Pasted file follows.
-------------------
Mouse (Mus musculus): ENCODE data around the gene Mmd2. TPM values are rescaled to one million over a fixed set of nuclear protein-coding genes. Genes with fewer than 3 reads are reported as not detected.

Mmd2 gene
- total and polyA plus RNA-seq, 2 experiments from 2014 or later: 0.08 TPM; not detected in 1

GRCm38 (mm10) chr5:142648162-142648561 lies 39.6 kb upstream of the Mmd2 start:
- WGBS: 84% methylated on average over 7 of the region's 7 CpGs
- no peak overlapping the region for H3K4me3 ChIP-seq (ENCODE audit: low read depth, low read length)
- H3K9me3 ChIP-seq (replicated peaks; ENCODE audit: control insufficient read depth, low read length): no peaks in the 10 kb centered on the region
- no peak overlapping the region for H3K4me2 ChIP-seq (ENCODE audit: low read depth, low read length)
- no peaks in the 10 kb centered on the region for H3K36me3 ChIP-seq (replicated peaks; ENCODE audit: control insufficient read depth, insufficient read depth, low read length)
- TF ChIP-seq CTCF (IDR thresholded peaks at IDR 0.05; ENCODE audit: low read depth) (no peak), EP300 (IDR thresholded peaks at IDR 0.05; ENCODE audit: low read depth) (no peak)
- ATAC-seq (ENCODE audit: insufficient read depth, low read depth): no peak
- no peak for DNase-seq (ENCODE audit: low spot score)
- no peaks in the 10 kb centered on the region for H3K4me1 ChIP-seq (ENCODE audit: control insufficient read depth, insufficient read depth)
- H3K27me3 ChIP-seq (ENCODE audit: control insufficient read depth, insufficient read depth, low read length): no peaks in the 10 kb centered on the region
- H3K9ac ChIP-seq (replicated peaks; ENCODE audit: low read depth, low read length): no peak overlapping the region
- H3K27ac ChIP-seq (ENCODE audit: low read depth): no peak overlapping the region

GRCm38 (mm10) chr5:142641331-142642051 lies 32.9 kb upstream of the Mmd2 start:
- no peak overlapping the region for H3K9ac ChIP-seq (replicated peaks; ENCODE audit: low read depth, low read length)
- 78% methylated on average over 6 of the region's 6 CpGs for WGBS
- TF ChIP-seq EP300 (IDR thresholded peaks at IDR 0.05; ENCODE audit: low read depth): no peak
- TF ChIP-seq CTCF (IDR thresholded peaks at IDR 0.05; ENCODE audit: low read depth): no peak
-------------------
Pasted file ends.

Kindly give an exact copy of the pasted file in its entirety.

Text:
Mouse (Mus musculus): ENCODE data around the gene Mmd2. TPM values are rescaled to one million over a fixed set of nuclear protein-coding genes. Genes with fewer than 3 reads are reported as not detected.

Mmd2 gene
- total and polyA plus RNA-seq, 2 experiments from 2014 or later: 0.08 TPM; not detected in 1

GRCm38 (mm10) chr5:142648162-142648561 lies 39.6 kb upstream of the Mmd2 start:
- WGBS: 84% methylated on average over 7 of the region's 7 CpGs
- no peak overlapping the region for H3K4me3 ChIP-seq (ENCODE audit: low read depth, low read length)
- H3K9me3 ChIP-seq (replicated peaks; ENCODE audit: control insufficient read depth, low read length): no peaks in the 10 kb centered on the region
- no peak overlapping the region for H3K4me2 ChIP-seq (ENCODE audit: low read depth, low read length)
- no peaks in the 10 kb centered on the region for H3K36me3 ChIP-seq (replicated peaks; ENCODE audit: control insufficient read depth, insufficient read depth, low read length)
- TF ChIP-seq CTCF (IDR thresholded peaks at IDR 0.05; ENCODE audit: low read depth) (no peak), EP300 (IDR thresholded peaks at IDR 0.05; ENCODE audit: low read depth) (no peak)
- ATAC-seq (ENCODE audit: insufficient read depth, low read depth): no peak
- no peak for DNase-seq (ENCODE audit: low spot score)
- no peaks in the 10 kb centered on the region for H3K4me1 ChIP-seq (ENCODE audit: control insufficient read depth, insufficient read depth)
- H3K27me3 ChIP-seq (ENCODE audit: control insufficient read depth, insufficient read depth, low read length): no peaks in the 10 kb centered on the region
- H3K9ac ChIP-seq (replicated peaks; ENCODE audit: low read depth, low read length): no peak overlapping the region
- H3K27ac ChIP-seq (ENCODE audit: low read depth): no peak overlapping the region

GRCm38 (mm10) chr5:142641331-142642051 lies 32.9 kb upstream of the Mmd2 start:
- no peak overlapping the region for H3K9ac ChIP-seq (replicated peaks; ENCODE audit: low read depth, low read length)
- 78% methylated on average over 6 of the region's 6 CpGs for WGBS
- TF ChIP-seq EP300 (IDR thresholded peaks at IDR 0.05; ENCODE audit: low read depth): no peak
- TF ChIP-seq CTCF (IDR thresholded peaks at IDR 0.05; ENCODE audit: low read depth): no peak